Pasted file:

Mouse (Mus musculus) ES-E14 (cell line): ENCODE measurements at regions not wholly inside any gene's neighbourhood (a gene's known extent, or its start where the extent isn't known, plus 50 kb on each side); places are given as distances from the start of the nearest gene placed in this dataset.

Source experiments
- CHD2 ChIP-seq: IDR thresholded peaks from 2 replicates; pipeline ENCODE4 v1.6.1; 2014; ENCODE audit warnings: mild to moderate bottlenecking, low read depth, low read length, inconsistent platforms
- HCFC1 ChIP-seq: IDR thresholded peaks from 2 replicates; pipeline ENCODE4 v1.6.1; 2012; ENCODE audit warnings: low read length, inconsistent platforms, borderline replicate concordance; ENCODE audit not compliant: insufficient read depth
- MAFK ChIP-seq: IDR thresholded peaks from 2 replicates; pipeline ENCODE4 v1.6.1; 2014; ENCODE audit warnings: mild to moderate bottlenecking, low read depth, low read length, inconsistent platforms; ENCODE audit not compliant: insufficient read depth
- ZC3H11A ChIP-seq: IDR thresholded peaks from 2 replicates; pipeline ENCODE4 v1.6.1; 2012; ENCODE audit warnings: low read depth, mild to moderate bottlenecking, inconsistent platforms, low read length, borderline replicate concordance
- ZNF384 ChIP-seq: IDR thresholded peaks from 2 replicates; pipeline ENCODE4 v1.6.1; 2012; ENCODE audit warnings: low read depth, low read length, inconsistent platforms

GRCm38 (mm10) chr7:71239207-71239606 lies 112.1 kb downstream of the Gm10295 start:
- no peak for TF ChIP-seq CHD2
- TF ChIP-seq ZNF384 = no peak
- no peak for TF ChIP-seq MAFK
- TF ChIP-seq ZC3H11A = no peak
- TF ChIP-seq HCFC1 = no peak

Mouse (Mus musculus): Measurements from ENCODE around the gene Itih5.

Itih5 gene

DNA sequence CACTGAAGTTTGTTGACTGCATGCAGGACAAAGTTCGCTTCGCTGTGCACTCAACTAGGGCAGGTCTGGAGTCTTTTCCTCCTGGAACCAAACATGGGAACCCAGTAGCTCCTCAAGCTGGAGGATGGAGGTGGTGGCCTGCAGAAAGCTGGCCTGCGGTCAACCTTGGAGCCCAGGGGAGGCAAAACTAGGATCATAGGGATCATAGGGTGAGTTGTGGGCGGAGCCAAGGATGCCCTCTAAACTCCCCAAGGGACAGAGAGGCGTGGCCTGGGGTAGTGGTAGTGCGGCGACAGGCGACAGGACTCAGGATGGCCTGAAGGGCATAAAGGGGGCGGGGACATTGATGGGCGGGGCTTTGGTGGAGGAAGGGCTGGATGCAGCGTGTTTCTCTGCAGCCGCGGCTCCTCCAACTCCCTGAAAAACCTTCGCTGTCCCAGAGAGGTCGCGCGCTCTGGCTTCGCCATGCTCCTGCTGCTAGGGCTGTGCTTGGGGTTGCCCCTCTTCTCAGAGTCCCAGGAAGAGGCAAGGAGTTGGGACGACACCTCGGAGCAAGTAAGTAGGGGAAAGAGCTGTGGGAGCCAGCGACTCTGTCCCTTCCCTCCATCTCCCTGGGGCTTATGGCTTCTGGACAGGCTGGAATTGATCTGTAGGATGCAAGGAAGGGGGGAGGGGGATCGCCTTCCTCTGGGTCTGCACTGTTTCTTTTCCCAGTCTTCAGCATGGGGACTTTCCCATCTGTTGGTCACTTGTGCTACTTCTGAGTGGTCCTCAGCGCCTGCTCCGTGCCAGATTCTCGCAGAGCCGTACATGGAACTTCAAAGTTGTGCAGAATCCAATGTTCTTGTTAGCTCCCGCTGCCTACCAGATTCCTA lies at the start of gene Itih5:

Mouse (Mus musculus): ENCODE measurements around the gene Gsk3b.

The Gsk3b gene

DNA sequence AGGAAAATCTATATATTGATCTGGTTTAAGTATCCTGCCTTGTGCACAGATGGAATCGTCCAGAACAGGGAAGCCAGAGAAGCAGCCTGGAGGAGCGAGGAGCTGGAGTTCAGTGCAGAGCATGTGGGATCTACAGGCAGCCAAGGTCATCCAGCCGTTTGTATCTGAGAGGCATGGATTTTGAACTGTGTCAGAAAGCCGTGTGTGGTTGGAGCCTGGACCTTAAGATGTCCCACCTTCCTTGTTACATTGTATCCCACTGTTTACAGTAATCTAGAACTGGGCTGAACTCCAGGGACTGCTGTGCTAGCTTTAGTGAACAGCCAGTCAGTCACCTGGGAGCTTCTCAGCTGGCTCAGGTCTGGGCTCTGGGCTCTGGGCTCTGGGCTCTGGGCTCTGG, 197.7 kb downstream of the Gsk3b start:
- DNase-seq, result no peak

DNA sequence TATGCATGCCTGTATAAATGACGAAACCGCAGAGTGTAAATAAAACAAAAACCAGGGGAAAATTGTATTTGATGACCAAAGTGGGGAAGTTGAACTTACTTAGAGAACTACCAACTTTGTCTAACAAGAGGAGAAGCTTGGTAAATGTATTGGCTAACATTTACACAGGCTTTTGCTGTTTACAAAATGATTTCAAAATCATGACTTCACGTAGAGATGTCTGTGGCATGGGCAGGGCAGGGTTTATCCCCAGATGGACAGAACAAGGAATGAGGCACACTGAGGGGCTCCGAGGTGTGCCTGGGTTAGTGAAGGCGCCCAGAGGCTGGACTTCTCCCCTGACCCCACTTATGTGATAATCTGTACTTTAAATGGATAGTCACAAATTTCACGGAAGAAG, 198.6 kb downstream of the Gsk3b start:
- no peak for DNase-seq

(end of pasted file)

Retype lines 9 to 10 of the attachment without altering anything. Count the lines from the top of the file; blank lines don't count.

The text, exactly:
- no peak for TF ChIP-seq CHD2
- TF ChIP-seq ZNF384 = no peak